Online subscription box reviewer Liz Cadman sits at her desk stacked high with newly arrived products in Pittsburgh on March 27. Subscription “goody boxes” of everything from food to beauty supplies to jewelry are exploding in popularity, and some major retailers are starting to take notice.

Travis Neely | Washington Post

Hoping to spice up her cooking, Nancy Lorenz signed up last summer for Blue Apron, a weekly meal-planning service that delivers a box of ingredients to her home. She enjoyed the food samples so much she went online to write a review, but instead she stumbled deeper into the growing and quirky world of subscription boxes.

Now, Lorenz, who lives in Ohio, receives more than a dozen packages every month, with samples of food, beauty supplies and handmade jewelry. She spends almost $300 on boxes some months.

These curated goody bags exploded in popularity during the past few years, and now even major retailers, including Target, see there may be money to be made. Much of the appeal for retailers is the personal data they collect from customers — from their food and fragrance preferences to their income — while collecting feedback on untested products.

New York-based startup Birchbox kicked off the trend in 2010 by sending women tailored cosmetics samples. Now subscribers can choose from boxes of pet food, baby products, fishing tackle, video games, adult toys and even marijuana-smoking accessories.

The subscription can cost as little as $10 or top $100 a month for luxury items. The collective value of products — if you buy them at full price — is often higher than the monthly cost. Subscribers, a vocal and social-media-savvy bunch, have set up blogs and online forums to review the best boxes or swap goodies to fit their tastes.

For many, the real attraction is not the convenience of home delivery but the element of surprise.

“It’s like Christmas — you never know what you’re getting,” said Lina Belosky, 27, a product manager in Hoboken, N.J., who subscribes to about 15 boxes.

Little data

There is little data on this nascent industry, but by some estimates there are 400 to 600 kinds of box services in the United States and even more overseas. Many are startups that have yet to turn a profit, industry experts said, though they receive products at a discount or free from companies hoping to be introduced to new customers.

Some have already fizzled out. In 2012, Wal-Mart’s tech center @WalmartLabs piloted a subscription snack-box service called the Goodies Co. At $7 a month, the box offered subscribers healthy snacks. Wal-Mart discontinued Goodies in October, but said it will apply the lessons from that experience toward other subscription services.

There are downsides to subscription boxes. The quality of new, untested brands is not always top-notch. Not everything will suit shoppers’ tastes. And consumers may lose interest but be too harried to take the extra step of canceling their membership.

“By the time people realize they don’t want (a service) anymore, it takes time for them to cancel it,” said Larry Chiagouris, a marketing professor at Pace University’s Lubin School of Business. “The real money is in the inertia.”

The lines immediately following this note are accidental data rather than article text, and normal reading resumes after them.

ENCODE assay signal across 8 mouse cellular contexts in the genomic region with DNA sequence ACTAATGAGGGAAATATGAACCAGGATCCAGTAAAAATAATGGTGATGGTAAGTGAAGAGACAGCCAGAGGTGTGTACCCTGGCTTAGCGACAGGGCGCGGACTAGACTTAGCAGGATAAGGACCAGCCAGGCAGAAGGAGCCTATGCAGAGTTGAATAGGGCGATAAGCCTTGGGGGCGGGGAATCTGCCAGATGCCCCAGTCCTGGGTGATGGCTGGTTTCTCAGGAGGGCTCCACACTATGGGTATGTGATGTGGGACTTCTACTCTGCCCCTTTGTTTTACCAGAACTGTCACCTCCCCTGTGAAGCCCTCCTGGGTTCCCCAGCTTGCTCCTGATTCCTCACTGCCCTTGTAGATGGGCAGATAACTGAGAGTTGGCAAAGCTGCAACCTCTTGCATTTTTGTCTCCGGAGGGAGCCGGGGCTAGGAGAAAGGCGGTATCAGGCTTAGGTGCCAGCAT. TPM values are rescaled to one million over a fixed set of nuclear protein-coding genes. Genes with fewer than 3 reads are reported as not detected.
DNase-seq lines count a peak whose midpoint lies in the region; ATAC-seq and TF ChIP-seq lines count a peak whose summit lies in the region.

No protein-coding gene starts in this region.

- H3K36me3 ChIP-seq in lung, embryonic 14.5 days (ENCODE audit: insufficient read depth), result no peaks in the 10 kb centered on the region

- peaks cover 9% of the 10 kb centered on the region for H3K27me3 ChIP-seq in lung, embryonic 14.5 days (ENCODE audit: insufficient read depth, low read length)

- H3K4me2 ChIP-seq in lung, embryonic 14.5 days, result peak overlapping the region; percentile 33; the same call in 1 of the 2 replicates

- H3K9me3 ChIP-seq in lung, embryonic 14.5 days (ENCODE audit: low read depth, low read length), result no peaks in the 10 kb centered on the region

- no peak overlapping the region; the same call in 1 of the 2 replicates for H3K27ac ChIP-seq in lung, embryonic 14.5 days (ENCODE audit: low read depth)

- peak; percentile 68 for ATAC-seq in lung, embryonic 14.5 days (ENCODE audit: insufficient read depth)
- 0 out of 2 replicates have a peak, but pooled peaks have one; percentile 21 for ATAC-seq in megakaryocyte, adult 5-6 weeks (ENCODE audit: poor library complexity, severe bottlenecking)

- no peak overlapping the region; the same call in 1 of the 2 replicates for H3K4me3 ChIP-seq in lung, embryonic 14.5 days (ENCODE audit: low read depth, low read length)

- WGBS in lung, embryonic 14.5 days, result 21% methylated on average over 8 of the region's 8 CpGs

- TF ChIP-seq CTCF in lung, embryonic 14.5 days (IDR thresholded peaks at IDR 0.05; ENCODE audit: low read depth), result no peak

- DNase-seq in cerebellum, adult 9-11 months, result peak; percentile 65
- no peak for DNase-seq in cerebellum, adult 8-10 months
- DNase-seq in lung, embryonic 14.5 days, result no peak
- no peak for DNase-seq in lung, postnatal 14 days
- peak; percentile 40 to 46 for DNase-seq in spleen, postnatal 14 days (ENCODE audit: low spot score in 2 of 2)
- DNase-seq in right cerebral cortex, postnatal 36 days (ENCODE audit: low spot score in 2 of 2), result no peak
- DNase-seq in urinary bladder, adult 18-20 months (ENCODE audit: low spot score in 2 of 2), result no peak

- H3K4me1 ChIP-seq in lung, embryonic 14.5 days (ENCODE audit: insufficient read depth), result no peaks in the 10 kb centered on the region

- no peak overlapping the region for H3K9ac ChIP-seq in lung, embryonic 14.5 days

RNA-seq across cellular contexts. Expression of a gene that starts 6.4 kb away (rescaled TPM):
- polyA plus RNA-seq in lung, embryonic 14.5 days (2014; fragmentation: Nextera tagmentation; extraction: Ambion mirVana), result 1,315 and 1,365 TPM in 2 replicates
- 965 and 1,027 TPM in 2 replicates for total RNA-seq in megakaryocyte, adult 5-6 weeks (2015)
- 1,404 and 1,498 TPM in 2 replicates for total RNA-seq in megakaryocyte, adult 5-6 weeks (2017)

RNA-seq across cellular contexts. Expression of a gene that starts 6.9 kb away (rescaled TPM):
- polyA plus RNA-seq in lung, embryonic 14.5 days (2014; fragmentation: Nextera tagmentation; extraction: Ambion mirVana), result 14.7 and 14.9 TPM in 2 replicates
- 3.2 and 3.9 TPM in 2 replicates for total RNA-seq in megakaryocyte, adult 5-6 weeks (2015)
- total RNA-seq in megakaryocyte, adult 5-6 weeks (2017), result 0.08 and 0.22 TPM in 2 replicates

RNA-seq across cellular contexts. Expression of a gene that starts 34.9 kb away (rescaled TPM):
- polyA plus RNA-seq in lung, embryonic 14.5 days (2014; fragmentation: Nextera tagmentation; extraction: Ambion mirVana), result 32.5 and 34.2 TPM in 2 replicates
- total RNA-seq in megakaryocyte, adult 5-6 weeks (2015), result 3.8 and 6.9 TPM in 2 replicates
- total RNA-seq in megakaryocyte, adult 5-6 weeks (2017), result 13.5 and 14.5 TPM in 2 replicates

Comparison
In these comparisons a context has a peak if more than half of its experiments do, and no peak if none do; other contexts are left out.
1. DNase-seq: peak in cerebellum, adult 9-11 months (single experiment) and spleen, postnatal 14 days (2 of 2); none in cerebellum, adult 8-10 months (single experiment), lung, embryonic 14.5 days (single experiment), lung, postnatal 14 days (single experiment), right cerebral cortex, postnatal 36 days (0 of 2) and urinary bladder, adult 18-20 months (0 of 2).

Offer appetizers

Liz Cadman, 29, who runs the review blog “My Subscription Addiction,” describes her affection for monthly deliveries as a gamble that does not always pay off. “If I end up liking the whole box, then I’ve hit the jackpot,” she said.

Lorenz’s husband — who subscribes to a men’s lifestyle box — kept receiving hair products even though he is bald, she said. She complained repeatedly before the company caught on, said Lorenz, 55.

For retailers, monthly boxes are like offering shoppers a plate of appetizers: Sample what you like, come back for more — and if you don’t like something, give it to your friends.

But there is something beyond money in it for them, too.

Subscribers share tons of personal data to customize their boxes. They also provide retailers valuable feedback on products before they hit store shelves.

For retailers nervous about the growing popularity of online shopping, the boxes can be a way to reach consumers who have disappeared from the shopping aisles.

“If you no longer visit the store for diapers, what other things are you not going to buy?” said Amy Koo, senior analyst at Kantar Retail, a consulting group. “Subscription boxes gives retailers an opportunity to get (people) interested in a category they weren’t in the first place.”

The subscription model is as old as the newspaper industry, but the rise of services such as Netflix and Amazon Prime sparked a renaissance, analysts say. Retailers — especially brick-and-mortar stores — want to replicate that success to retain customers.

Last year, Target introduced a $5 Beauty Box on Facebook, to see how customers would respond on social media.

Last month, it relaunched a limited supply of beauty boxes on its website.

For now, the popularity of subscription boxes is likely to keep growing, experts said. The next challenge facing many of these companies is how to turn a loyal customer into a profit.

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